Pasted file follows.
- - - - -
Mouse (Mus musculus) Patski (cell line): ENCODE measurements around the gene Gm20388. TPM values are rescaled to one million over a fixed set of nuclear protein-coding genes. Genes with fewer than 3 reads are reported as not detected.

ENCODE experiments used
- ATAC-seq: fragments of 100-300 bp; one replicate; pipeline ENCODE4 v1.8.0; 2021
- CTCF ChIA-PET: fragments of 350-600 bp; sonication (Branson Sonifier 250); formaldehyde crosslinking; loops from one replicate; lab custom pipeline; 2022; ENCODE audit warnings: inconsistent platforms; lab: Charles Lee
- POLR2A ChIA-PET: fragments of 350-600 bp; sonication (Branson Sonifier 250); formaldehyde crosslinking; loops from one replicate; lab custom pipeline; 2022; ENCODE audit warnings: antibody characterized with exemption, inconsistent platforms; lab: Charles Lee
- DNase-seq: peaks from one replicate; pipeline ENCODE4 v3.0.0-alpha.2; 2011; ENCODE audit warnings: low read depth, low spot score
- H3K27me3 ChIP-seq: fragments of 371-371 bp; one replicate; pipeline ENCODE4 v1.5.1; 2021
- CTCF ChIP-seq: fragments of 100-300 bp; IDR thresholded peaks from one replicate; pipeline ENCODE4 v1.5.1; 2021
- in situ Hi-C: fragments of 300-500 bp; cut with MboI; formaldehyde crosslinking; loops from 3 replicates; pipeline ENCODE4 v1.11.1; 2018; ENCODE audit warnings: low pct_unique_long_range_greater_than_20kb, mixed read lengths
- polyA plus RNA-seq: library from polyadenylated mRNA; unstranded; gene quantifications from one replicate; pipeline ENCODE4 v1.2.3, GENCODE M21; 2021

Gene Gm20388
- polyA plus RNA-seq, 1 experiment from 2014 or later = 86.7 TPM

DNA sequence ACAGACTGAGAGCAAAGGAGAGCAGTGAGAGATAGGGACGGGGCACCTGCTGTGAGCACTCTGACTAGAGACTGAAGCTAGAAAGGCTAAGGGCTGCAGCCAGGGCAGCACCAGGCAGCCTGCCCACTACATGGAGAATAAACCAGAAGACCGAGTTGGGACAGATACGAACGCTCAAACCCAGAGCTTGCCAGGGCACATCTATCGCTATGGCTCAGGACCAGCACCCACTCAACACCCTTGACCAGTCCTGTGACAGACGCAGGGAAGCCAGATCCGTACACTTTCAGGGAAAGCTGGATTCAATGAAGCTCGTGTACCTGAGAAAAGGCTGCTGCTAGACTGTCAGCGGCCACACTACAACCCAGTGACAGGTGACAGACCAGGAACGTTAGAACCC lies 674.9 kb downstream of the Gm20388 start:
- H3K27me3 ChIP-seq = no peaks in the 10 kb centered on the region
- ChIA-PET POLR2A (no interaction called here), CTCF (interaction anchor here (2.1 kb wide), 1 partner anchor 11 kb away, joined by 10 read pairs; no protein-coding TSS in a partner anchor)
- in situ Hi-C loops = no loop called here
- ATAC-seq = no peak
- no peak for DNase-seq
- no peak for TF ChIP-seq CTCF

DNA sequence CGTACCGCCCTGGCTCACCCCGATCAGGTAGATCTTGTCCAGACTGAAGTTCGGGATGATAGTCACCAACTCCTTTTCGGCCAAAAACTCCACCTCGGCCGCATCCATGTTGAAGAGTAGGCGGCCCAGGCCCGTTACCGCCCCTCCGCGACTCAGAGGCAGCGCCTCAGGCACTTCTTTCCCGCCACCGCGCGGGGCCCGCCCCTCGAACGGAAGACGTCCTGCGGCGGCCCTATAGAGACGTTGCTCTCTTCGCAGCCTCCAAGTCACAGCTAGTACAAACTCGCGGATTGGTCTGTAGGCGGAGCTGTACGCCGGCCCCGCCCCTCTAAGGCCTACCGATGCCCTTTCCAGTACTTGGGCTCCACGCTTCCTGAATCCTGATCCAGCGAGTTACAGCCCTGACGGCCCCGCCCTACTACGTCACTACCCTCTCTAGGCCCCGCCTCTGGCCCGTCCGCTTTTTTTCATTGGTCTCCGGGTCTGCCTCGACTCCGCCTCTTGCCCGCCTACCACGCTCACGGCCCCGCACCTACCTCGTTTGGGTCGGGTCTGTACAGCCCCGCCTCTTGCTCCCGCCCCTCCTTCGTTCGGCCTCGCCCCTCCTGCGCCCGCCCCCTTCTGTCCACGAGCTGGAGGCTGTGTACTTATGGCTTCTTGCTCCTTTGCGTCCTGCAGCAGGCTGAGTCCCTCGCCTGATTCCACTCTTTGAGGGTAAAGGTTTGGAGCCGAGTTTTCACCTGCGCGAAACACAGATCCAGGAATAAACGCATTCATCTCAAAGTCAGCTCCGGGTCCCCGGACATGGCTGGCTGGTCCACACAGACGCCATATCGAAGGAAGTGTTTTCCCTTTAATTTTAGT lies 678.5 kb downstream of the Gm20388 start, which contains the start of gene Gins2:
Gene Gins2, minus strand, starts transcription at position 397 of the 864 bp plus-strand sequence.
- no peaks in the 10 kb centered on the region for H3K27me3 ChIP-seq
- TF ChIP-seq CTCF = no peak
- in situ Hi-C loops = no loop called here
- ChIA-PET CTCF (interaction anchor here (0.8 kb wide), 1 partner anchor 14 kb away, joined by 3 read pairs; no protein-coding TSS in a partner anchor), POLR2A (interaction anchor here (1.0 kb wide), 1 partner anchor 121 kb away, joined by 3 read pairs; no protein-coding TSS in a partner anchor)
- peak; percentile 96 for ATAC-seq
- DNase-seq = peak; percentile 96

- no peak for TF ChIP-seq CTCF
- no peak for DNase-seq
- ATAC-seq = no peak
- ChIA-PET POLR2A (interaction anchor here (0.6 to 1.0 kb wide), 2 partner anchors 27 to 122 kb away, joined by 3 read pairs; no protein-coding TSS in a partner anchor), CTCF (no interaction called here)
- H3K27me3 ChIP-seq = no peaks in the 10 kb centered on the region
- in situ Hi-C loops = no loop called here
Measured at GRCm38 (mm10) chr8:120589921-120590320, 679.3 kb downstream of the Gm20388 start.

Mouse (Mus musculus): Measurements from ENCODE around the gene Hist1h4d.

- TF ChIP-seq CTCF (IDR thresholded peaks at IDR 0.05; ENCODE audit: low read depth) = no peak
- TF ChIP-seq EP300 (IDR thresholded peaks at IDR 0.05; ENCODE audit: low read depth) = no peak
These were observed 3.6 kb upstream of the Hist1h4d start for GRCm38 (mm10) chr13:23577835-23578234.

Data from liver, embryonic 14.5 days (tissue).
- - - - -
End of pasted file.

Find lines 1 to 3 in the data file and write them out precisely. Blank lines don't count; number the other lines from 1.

Mouse (Mus musculus) Patski (cell line): ENCODE measurements around the gene Gm20388. TPM values are rescaled to one million over a fixed set of nuclear protein-coding genes. Genes with fewer than 3 reads are reported as not detected.

ENCODE experiments used
- ATAC-seq: fragments of 100-300 bp; one replicate; pipeline ENCODE4 v1.8.0; 2021